British disabled people keep fighting Atos

This video is from England is called Youth Forum at Norfolk Coalition of Disabled People.

By Will Stone in Britain:

New research shows how disabled bear brunt of Tory cuts

Thursday 06 September 2012

Campaigners protested in force outside welfare outsourcing firm Atos‘ Norfolk HQ today to launch a report detailing the full extent of the government’s ruthless “austerity war” against disabled people.

The study dubbed Disabled People: Collateral damage in the government’s austerity war represents the first detailed, comprehensive study of the affect of cuts and other welfare changes on disabled people and their families.

Economist Chris Edwards of the University of East Anglia carried out the research, commissioned by Norfolk Coalition of Disabled People, after the government refused to conduct an impact assessment on how its “austerity” measures will affect disabled people.

Disability organisations and charities have argued that disabled people are shouldering a massively unequal share of the burden of cuts and reforms to the welfare state.

And Mr Edwards confirmed their claims.

In the four years to 2015 the poorest 20 per cent of 2.7 million households receiving disability benefits will lose 16 per cent of their total income – four times as much as that lost by the richest 20 per cent of households.

Mr Edwards pinpointed the causes as cuts in cash benefits, increases in taxes – most notably VAT – and cuts in benefits-in-kind in local government, education, health and other departmental expenditure that amounts to £69 billion over the four years from 2011-12 through 2014-15.

Total cuts to disability benefits are estimated to reach £9bn over the four years.

He said that the austerity package is not working and disabled people were paying the price.

Mr Edwards told the Morning Star: “It’s the madness of (Mervyn) King and George (Osborne).

“Osborne should be fired and take a course in GCSE economics.

“All the advances that disabled people have made over the period since 1945 are being reversed.”

The full report can be found at

England: A pioneering project in West Yorkshire which has helped thousands of disabled people into work and training is being axed because of government cuts: here.

Britain: Ministers were forced to back down today over their policy that cancer patients must seek work if they want to keep their benefits: here.

7 thoughts on “British disabled people keep fighting Atos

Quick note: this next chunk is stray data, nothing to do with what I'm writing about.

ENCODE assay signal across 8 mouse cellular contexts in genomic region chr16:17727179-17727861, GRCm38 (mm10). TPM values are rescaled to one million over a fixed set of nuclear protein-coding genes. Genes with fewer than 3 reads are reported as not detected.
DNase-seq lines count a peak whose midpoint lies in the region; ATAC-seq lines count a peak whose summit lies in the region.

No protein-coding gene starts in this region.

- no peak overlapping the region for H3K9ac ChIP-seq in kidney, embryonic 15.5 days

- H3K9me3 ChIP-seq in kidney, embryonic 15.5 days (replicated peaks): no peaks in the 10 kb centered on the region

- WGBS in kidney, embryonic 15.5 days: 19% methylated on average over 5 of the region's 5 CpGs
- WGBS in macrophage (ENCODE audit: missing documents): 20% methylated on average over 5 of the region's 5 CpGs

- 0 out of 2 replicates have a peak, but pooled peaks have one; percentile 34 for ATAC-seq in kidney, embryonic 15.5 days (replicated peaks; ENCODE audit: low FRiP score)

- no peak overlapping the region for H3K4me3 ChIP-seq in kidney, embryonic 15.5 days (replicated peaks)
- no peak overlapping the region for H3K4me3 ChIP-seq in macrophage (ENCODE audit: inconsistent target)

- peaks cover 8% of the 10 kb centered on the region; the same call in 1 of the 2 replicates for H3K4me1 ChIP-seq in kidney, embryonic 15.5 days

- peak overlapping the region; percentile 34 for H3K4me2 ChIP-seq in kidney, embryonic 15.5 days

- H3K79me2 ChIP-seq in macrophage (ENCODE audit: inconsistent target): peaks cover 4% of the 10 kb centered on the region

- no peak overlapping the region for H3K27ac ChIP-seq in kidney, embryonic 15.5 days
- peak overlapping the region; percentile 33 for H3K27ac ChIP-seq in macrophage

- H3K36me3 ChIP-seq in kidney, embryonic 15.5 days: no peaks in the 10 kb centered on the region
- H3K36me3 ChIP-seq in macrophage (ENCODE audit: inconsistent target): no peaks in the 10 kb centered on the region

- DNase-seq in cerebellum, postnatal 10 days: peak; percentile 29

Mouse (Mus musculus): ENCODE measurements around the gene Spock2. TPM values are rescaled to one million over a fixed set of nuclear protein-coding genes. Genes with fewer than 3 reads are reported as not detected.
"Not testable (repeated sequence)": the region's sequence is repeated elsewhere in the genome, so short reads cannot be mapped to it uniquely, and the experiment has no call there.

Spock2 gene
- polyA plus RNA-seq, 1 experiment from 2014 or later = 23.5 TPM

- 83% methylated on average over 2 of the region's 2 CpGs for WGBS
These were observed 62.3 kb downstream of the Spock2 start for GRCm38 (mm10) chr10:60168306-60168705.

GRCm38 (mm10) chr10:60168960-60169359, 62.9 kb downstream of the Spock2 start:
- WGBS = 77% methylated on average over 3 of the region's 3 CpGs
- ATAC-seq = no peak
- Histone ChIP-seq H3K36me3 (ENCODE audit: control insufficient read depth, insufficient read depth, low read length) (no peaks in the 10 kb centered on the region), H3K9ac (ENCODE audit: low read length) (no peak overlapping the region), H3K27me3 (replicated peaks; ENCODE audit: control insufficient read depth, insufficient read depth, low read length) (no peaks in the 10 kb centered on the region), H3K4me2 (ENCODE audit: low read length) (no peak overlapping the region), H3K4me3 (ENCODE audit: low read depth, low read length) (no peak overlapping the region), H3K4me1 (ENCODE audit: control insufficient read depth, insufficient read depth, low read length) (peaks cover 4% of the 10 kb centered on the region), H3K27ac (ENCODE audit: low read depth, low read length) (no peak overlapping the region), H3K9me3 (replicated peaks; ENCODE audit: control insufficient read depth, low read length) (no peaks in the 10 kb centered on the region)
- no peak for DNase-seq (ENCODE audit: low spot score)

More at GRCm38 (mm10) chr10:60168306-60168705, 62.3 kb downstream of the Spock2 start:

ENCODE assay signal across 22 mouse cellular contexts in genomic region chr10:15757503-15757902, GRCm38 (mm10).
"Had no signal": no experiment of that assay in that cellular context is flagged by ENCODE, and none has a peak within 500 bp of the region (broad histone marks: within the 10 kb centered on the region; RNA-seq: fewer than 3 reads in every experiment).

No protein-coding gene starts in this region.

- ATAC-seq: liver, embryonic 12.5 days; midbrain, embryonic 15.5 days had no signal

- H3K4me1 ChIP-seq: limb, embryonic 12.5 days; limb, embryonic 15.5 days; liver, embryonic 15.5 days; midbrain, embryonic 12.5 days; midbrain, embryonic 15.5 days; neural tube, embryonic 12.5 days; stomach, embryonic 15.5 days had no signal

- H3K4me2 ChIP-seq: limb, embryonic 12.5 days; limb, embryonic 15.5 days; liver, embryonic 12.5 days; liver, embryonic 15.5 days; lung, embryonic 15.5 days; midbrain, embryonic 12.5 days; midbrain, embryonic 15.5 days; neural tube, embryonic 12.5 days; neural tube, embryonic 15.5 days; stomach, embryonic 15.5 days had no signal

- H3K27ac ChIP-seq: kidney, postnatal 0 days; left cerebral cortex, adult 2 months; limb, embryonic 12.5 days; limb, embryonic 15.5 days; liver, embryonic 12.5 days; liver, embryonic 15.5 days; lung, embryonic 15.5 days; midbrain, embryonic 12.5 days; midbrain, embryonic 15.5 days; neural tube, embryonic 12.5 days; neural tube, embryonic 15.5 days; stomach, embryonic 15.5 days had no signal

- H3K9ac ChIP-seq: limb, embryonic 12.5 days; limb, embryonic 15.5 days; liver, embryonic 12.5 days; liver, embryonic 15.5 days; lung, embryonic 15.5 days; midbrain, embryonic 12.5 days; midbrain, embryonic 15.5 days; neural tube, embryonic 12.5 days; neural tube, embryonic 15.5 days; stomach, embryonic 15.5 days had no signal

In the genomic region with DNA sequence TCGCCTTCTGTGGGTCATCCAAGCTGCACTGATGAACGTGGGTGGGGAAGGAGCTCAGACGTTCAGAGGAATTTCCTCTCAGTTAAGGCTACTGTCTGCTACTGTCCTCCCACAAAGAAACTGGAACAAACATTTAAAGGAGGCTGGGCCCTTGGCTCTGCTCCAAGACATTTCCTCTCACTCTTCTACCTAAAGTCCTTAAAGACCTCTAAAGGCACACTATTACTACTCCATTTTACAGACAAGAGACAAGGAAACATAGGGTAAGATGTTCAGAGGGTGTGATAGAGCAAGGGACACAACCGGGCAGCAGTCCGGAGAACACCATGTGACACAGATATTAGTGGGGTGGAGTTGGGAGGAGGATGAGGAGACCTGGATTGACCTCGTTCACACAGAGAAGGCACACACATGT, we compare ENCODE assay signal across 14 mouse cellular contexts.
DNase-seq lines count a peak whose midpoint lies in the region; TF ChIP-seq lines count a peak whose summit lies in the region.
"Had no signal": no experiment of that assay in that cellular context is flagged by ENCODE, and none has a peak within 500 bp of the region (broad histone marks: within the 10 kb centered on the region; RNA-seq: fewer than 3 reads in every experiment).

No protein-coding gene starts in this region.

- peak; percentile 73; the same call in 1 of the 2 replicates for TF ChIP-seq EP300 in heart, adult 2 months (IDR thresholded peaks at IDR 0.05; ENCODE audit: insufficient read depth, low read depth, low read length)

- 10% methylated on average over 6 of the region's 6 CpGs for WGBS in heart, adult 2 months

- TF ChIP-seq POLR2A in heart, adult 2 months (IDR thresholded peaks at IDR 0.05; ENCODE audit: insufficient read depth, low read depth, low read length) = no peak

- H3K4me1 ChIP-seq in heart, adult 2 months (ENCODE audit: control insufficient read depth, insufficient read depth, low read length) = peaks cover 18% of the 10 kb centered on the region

1. Atos isn’t only problem with the benefit tests

    As we campaign against Atos, we should remember that it’s not just the privatisation of benefit tests that’s the problem—it’s the tests themselves.

    They began in 1995 with the introduction of the points-based all work test with the then-new incapacity benefit, which replaced invalidity benefit.

    At first these tests were run in-house. Then in 2000 the tests were outsourced to IT firm Sema. From there a series of takeovers has led to Atos.

    These tests, and the rigid bureaucratic process they are part of, are generally inadequate at capturing a claimant’s conditions.

    We should not just scrap the privatisation of these tests. We need to get rid of all “mechanical medicals”, whether run by or on behalf of the DWP, as their basic aim is to cut benefits. Instead we should demand they trust the judgement of independent healthcare professionals.

    Paul Murphy, east London


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  3. Cameron stabs disabled people in the back

    I want to thank you for writing about how the government is treating disabled people. I picked up a copy of Socialist Worker on a bus and it was spot on.

    I have chronic mental health problems and severe depression. But I failed an assessment and haven’t received any benefits for the last three months. I wasn’t told my benefits had been stopped. I just went to the bank and there wasn’t any money.

    It knocks you for six. I’ve got nothing to live on. I’ve had to borrow rent from friends and I could end up homeless.

    This government doesn’t know what it’s doing. They want to claw back money because they’ve overspent on wars. But they’re hurting vulnerable people.

    My friend had a stroke and can’t move one side of his body. But the government’s benefit assessors Atos failed him. A lot of my disabled friends went to war in Afghanistan. Now they’re told they can’t have any benefits.

    You feel bad anyway because you’re disabled and you can’t do things. Then they take your money and it strips you of everything. It’s like disabled people are being put in a ghetto. I’ve thought about ending everything. It’s only friends who are keeping me afloat.

    It’s not as though I haven’t worked. It’s just unfortunate that I became ill and had to stop. I used to be a carer—I took the weight off the system. Then they treat you like you’re nothing.

    It was sickening to see David Cameron cheering disabled people during the Paralympics when he’s stabbing us in the back.

    I think this is going to become a much bigger issue. Come Christmas there will be disabled people out on the street because they’ve lost their benefits.

    I’m not a political person. But you’ve got to say something when they treat you like this. I don’t want to be a forgotten cause. I want to speak up and I think everybody should be protesting against the government.

    Melanie Brignell, Hull


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